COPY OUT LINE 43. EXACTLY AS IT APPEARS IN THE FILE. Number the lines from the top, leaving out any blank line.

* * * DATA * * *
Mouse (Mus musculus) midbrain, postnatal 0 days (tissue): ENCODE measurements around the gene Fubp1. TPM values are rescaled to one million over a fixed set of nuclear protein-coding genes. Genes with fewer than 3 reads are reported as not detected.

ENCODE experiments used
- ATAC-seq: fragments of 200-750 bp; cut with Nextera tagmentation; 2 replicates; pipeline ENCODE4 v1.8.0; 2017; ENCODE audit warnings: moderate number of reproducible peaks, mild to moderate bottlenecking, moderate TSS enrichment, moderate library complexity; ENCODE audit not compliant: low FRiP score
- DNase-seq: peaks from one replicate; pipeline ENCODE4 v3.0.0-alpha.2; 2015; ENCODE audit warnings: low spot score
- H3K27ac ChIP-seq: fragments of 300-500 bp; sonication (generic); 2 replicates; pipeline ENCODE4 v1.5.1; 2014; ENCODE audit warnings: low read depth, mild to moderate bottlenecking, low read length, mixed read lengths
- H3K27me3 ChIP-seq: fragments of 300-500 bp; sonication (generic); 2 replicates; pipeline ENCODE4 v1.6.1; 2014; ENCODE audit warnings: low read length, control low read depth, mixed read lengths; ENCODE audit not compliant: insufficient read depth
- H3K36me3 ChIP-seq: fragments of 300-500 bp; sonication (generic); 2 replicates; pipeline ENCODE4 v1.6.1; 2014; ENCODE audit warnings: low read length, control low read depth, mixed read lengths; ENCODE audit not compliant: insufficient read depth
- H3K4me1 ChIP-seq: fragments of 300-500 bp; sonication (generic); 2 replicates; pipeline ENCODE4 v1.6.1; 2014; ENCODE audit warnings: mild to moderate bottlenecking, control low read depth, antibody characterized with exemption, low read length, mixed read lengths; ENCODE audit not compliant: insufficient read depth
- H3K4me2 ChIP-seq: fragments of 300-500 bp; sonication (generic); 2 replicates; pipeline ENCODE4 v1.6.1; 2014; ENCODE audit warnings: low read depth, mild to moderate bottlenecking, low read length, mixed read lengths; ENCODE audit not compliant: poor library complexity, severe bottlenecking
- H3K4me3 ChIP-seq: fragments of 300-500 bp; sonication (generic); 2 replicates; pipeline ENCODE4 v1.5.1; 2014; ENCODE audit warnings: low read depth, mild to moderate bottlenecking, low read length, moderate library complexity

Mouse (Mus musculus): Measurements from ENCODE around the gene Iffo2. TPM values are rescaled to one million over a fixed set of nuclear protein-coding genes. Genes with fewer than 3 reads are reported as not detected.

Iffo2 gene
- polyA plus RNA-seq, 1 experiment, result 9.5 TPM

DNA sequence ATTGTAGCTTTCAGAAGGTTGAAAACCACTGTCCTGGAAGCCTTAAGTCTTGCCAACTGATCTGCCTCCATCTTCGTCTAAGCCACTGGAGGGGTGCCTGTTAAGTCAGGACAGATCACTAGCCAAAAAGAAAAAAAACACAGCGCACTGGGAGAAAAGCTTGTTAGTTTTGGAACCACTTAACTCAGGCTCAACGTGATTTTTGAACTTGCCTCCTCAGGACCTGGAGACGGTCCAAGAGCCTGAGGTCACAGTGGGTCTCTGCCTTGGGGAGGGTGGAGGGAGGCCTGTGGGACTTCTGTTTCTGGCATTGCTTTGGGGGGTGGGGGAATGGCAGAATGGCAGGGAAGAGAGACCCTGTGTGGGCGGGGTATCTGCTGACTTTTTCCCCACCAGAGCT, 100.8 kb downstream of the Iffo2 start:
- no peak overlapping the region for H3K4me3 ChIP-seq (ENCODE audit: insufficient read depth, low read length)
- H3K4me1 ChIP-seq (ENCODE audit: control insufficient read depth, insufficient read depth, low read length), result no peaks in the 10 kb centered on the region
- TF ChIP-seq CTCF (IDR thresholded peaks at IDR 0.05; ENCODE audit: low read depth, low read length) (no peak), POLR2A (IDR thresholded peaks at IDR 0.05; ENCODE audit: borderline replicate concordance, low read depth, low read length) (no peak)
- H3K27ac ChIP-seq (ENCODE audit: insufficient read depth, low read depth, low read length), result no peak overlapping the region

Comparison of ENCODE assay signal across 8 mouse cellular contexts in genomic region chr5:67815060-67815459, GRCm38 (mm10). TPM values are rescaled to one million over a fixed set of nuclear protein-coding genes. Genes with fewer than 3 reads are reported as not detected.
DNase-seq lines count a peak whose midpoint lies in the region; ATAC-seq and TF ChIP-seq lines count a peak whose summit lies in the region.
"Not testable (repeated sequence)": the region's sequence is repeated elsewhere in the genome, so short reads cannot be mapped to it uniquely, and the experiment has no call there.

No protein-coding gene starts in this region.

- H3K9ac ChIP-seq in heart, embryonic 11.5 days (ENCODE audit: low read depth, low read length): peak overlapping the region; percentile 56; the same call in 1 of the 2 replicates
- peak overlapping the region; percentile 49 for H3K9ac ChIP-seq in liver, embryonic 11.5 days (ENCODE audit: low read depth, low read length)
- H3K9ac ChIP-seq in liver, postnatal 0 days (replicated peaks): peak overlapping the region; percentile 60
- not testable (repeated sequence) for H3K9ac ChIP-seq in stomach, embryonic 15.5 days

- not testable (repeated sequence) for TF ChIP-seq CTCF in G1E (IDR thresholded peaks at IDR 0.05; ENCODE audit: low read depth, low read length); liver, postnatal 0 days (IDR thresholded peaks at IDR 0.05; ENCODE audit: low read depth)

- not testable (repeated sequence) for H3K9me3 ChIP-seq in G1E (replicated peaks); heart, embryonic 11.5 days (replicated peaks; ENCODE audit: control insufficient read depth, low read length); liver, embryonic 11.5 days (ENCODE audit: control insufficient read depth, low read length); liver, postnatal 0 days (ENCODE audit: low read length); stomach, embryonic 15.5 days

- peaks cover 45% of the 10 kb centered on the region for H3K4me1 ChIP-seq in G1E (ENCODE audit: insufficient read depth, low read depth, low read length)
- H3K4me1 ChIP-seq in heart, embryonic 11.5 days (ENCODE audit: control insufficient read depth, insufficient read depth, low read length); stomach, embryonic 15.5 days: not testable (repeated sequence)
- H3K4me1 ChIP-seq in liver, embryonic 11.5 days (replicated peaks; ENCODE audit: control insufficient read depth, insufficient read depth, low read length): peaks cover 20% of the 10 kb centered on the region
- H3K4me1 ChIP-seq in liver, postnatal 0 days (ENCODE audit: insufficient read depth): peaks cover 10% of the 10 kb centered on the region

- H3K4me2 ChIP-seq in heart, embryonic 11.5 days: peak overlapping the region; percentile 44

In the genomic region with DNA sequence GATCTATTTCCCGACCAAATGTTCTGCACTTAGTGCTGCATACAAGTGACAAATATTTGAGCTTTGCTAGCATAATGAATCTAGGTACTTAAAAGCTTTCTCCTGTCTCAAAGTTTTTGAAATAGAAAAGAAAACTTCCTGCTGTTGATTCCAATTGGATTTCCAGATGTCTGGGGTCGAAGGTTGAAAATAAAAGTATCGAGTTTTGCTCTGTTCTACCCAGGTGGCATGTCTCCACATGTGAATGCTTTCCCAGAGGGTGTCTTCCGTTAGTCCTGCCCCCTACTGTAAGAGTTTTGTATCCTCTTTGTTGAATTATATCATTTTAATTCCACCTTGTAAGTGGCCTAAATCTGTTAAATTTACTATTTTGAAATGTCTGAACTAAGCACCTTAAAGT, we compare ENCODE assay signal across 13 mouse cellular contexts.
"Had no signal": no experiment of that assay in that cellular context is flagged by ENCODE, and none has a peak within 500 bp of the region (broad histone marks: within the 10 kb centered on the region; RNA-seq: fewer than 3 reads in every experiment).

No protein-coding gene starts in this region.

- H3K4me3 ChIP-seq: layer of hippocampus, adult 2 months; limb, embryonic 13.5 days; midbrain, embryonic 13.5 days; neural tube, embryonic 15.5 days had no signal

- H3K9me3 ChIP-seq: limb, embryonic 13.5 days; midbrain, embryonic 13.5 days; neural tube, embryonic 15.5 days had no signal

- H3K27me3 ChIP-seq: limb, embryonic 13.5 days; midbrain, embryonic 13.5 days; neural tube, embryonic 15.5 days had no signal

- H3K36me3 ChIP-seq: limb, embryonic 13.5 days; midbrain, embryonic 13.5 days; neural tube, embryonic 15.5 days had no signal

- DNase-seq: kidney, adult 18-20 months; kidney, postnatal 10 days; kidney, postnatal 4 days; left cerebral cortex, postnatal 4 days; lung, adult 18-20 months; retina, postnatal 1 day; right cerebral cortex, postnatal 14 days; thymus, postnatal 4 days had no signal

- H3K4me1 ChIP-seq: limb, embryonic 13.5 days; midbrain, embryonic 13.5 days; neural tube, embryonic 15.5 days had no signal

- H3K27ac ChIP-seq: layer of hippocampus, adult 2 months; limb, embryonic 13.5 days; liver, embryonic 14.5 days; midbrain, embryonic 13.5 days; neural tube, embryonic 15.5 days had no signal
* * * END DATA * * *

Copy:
- H3K27ac ChIP-seq: layer of hippocampus, adult 2 months; limb, embryonic 13.5 days; liver, embryonic 14.5 days; midbrain, embryonic 13.5 days; neural tube, embryonic 15.5 days had no signal